Last year, the fund's negative 9.3% return placed it among the top 30% of its Asia ex-Japan peers. A rough 2000 -- a 30.8% loss on the heels of a 99.9% gain in 1999 -- crimped New Asia's three-year performance: Negative 16.69% average annual return, putting it in the top 62%, according to Morningstar. But the fund's longer-term performance has been stronger: The five-year average return of 1.9% and 10-year return of 0.69% are in the top 37% and 38%, respectively.

Dydasco and the experienced staff at T. Rowe Price New Asia, which has an outsize bet on South Korea, have kept trading to a minimum. The 1.22% expense ratio is almost half as much as the 2.28% category average.

4. (MCHFX) - Get Free Report Matthews China

The China region will almost certainly offer great volatility over the next decade. It will almost certainly offer great growth as well: J.P. Morgan expects the nation's economy to grow at a 7.5% clip in 2003. If you want to go along for China's amazing ride during the next two decades, you couldn't do better than having the Matthews China fund as your driver. (Full disclosure of a true believer: Matthews China turns up in my Roth IRA account.)

The $34 million Matthews China fund, co-managed by G. Paul Matthews, Headley and Richard Gao, celebrates its five-year anniversary this month. And it has plenty to celebrate: Its three-year average annual return of 5.03% is good for the top 3% of all Asia ex-Japan funds, according to Morningstar. It ranks first among 17 funds that focus exclusively on China during that period, according to Lipper.

The fund, which invests in mainland China and Hong Kong companies, offers the standard high quality for which Matthews Funds is famous: Low turnover, concentrated holdings, consistently superlative returns and lower-than-average expenses (2.00%).

The caveat emptor with this fund, and the final pick, is this: You are making a highly concentrated, one-nation bet in a volatile region. However, Paul Matthews has been investing in the region for two decades, and his fund may be the best way to invest in China's growth story.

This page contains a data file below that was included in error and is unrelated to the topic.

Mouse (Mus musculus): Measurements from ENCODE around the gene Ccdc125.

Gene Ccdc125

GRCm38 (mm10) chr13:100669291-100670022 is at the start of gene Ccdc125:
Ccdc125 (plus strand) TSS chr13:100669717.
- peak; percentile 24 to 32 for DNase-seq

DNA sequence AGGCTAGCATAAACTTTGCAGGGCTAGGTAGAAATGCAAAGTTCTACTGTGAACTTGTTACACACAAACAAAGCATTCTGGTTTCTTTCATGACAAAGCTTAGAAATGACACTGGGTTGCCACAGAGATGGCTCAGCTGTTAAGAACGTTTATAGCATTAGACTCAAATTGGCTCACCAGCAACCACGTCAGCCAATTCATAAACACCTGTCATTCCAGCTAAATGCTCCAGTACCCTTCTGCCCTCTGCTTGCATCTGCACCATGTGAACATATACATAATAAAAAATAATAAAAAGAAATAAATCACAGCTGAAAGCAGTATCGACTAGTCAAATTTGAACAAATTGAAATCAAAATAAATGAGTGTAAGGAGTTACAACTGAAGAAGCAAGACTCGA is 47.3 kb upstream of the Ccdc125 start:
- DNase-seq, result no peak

5. (MACSX) - Get Free Report Matthews Korea

Matthews Korea is another five-star (according to Morningstar) offering from Matthews Funds. G. Paul Matthews has run the fund since January 1995, with Headley coming on board in October 1998.

Like the China fund, the $189 million Matthews Korea fund offers extreme volatility. Just read this five-year performance: down 64.8% in 1997; up 96.2% in 1997; up 108% in 1999; down 52.8% in 2000; up 71.1% in 2001.

Over the long haul, the fund is an out-and-out winner. Its five-year average annual return through 2002 of 28.92% is first among 51 Asia ex-Japan funds, according to Lipper. The fund is among the top 10% for one- and three-year periods as well. Meantime, Korea's whipsaw volatility may be diminishing as the domestic economy continues to grow and stabilize.

Investors may have concerns about investing in the Korean peninsula right now, with the rising tensions in Pyongyang. Matthews, for one, says the situation isn't as dire as it was in 1994 and the early 1980s, and he and other Korea-watchers are confident that the situation will be resolved.

The fund makes concentrated bets: Its top three holdings -- Samsung, Korea Telecom and

SK Telecom

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-- constitute more than 25% of its holdings. However, turnover and expenses (1.78%) are low, and you have the Matthews management at the helm.